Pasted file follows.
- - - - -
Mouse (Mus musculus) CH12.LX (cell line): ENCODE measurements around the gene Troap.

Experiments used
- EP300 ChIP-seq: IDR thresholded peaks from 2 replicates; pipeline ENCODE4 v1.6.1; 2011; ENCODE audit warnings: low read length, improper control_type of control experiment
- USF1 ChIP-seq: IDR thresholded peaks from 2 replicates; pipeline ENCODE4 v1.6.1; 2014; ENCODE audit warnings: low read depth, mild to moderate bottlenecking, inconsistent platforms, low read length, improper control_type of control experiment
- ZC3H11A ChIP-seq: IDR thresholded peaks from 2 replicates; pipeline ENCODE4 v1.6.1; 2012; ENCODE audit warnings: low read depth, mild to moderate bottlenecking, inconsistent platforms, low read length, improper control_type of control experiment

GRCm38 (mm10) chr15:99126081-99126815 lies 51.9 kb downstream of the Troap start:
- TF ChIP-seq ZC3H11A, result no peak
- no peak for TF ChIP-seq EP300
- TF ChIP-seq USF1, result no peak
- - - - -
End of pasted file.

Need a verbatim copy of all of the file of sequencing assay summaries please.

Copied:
Mouse (Mus musculus) CH12.LX (cell line): ENCODE measurements around the gene Troap.

Experiments used
- EP300 ChIP-seq: IDR thresholded peaks from 2 replicates; pipeline ENCODE4 v1.6.1; 2011; ENCODE audit warnings: low read length, improper control_type of control experiment
- USF1 ChIP-seq: IDR thresholded peaks from 2 replicates; pipeline ENCODE4 v1.6.1; 2014; ENCODE audit warnings: low read depth, mild to moderate bottlenecking, inconsistent platforms, low read length, improper control_type of control experiment
- ZC3H11A ChIP-seq: IDR thresholded peaks from 2 replicates; pipeline ENCODE4 v1.6.1; 2012; ENCODE audit warnings: low read depth, mild to moderate bottlenecking, inconsistent platforms, low read length, improper control_type of control experiment

GRCm38 (mm10) chr15:99126081-99126815 lies 51.9 kb downstream of the Troap start:
- TF ChIP-seq ZC3H11A, result no peak
- no peak for TF ChIP-seq EP300
- TF ChIP-seq USF1, result no peak